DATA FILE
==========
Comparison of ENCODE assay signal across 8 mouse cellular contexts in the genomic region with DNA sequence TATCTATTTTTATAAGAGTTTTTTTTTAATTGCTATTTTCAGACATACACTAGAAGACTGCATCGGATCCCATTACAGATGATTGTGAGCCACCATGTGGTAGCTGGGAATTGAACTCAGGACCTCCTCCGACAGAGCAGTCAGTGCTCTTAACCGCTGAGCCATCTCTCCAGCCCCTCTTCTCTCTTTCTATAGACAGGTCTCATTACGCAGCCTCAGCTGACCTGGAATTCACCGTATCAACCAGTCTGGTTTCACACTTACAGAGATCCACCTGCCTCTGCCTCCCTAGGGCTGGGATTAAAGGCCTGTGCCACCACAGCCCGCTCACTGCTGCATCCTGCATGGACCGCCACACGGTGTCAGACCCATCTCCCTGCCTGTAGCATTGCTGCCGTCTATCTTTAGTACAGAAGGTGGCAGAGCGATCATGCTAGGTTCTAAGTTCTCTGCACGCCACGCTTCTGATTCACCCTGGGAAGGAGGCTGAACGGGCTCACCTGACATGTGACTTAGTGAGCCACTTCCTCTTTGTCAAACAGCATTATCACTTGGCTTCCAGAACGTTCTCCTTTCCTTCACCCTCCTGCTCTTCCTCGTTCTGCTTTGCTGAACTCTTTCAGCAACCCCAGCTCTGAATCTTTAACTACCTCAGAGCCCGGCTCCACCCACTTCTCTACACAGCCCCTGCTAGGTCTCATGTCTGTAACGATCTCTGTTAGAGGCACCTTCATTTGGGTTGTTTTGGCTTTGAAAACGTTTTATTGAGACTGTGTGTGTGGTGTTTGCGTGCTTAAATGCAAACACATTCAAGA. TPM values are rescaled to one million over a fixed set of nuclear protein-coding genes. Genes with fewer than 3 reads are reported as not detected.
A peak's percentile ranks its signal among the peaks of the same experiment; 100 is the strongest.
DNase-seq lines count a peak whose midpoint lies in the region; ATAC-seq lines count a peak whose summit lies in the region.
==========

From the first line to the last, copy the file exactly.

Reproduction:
Comparison of ENCODE assay signal across 8 mouse cellular contexts in the genomic region with DNA sequence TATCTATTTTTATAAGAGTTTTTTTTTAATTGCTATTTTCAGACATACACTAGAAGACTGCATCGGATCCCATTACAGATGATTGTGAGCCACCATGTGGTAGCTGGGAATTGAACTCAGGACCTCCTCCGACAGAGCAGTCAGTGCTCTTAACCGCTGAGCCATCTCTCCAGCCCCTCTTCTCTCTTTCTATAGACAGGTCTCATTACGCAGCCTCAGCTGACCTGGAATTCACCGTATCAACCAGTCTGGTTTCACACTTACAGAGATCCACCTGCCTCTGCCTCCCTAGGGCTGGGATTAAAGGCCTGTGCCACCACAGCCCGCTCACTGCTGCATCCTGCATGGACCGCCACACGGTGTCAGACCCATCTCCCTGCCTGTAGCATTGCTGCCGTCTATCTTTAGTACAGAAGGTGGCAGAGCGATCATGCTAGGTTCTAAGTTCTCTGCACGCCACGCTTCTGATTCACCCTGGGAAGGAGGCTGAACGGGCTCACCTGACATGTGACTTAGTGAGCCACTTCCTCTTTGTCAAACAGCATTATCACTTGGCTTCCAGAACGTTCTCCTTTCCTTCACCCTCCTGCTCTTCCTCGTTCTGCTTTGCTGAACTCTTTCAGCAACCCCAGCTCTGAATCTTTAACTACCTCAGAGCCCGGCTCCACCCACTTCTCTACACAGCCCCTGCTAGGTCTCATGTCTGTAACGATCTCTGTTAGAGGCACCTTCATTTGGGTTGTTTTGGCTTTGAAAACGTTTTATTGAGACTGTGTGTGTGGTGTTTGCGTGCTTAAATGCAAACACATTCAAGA. TPM values are rescaled to one million over a fixed set of nuclear protein-coding genes. Genes with fewer than 3 reads are reported as not detected.
A peak's percentile ranks its signal among the peaks of the same experiment; 100 is the strongest.
DNase-seq lines count a peak whose midpoint lies in the region; ATAC-seq lines count a peak whose summit lies in the region.